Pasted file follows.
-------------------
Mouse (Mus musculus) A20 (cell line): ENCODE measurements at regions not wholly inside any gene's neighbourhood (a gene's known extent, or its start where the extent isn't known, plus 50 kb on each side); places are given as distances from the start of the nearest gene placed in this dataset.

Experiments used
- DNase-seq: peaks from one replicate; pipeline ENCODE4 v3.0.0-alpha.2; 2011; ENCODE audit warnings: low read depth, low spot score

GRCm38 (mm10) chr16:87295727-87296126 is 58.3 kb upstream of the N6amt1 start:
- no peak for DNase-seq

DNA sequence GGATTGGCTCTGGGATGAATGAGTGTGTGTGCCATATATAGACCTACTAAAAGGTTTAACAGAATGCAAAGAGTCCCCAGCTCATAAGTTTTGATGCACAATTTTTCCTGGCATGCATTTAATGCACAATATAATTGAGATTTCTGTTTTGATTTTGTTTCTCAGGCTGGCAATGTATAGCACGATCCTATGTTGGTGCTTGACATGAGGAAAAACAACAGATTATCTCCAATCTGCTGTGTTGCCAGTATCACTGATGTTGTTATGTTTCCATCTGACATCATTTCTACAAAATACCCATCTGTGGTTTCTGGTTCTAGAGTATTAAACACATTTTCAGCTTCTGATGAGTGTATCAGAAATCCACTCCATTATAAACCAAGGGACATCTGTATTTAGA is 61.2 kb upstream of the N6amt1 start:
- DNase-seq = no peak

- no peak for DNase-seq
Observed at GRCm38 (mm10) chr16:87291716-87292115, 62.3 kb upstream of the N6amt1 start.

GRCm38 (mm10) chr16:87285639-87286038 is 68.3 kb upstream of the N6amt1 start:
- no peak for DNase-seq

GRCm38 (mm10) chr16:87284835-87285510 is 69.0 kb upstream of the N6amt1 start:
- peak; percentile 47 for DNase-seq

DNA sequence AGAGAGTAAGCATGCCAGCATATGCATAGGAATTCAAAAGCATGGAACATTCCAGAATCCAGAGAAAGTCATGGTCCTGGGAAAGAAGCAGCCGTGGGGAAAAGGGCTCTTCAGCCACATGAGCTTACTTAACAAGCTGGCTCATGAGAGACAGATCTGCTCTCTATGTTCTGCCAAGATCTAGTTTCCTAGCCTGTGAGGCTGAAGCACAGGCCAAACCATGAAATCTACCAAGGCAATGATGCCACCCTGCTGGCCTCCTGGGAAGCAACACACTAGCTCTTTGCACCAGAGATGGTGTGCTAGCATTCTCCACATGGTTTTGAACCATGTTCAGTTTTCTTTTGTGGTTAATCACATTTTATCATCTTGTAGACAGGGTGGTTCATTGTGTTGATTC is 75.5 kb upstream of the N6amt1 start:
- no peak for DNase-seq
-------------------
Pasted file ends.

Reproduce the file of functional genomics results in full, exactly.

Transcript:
Mouse (Mus musculus) A20 (cell line): ENCODE measurements at regions not wholly inside any gene's neighbourhood (a gene's known extent, or its start where the extent isn't known, plus 50 kb on each side); places are given as distances from the start of the nearest gene placed in this dataset.

Experiments used
- DNase-seq: peaks from one replicate; pipeline ENCODE4 v3.0.0-alpha.2; 2011; ENCODE audit warnings: low read depth, low spot score

GRCm38 (mm10) chr16:87295727-87296126 is 58.3 kb upstream of the N6amt1 start:
- no peak for DNase-seq

DNA sequence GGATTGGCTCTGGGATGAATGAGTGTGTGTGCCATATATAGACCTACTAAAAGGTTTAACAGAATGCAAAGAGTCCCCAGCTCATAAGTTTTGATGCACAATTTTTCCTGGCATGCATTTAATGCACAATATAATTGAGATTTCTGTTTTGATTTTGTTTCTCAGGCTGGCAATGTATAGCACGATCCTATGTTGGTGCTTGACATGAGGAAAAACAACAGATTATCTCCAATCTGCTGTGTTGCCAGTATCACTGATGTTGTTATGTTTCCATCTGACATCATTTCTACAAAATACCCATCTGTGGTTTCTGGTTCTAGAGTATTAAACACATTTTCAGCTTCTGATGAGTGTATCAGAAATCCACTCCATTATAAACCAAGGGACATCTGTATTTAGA is 61.2 kb upstream of the N6amt1 start:
- DNase-seq = no peak

- no peak for DNase-seq
Observed at GRCm38 (mm10) chr16:87291716-87292115, 62.3 kb upstream of the N6amt1 start.

GRCm38 (mm10) chr16:87285639-87286038 is 68.3 kb upstream of the N6amt1 start:
- no peak for DNase-seq

GRCm38 (mm10) chr16:87284835-87285510 is 69.0 kb upstream of the N6amt1 start:
- peak; percentile 47 for DNase-seq

DNA sequence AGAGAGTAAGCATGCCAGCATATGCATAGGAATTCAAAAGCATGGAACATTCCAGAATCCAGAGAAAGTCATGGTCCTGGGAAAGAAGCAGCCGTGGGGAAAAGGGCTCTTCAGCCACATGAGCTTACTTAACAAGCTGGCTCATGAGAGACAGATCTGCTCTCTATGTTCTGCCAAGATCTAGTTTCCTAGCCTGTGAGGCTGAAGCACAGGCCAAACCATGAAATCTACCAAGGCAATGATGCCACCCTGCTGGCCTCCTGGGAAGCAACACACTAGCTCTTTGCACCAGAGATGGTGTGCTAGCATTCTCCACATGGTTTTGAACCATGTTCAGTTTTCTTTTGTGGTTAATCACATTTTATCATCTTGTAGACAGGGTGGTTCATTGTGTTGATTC is 75.5 kb upstream of the N6amt1 start:
- no peak for DNase-seq